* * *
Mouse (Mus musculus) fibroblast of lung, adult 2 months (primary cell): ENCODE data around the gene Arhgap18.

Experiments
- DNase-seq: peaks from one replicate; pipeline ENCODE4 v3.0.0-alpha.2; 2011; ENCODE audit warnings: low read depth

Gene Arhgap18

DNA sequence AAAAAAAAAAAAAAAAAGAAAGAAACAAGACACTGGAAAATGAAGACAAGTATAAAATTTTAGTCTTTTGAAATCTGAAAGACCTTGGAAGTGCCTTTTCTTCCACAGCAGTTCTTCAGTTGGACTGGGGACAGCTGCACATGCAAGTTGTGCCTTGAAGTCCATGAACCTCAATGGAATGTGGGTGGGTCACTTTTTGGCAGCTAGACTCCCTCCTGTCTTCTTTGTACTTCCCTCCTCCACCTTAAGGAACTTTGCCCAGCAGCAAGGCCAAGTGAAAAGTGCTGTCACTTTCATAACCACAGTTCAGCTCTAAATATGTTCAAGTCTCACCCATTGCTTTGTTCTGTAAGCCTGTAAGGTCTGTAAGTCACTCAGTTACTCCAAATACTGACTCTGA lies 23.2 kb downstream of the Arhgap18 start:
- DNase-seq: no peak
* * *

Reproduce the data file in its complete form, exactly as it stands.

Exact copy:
Mouse (Mus musculus) fibroblast of lung, adult 2 months (primary cell): ENCODE data around the gene Arhgap18.

Experiments
- DNase-seq: peaks from one replicate; pipeline ENCODE4 v3.0.0-alpha.2; 2011; ENCODE audit warnings: low read depth

Gene Arhgap18

DNA sequence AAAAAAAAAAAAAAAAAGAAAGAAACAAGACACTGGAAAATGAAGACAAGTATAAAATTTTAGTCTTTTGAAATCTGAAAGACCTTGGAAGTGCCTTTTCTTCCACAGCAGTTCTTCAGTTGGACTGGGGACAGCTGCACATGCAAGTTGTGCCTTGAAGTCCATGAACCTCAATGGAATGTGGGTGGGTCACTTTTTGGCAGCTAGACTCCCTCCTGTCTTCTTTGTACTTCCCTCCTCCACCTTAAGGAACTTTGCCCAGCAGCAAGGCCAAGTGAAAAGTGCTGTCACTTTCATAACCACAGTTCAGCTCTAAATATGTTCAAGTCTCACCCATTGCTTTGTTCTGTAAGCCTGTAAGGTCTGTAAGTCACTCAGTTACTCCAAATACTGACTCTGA lies 23.2 kb downstream of the Arhgap18 start:
- DNase-seq: no peak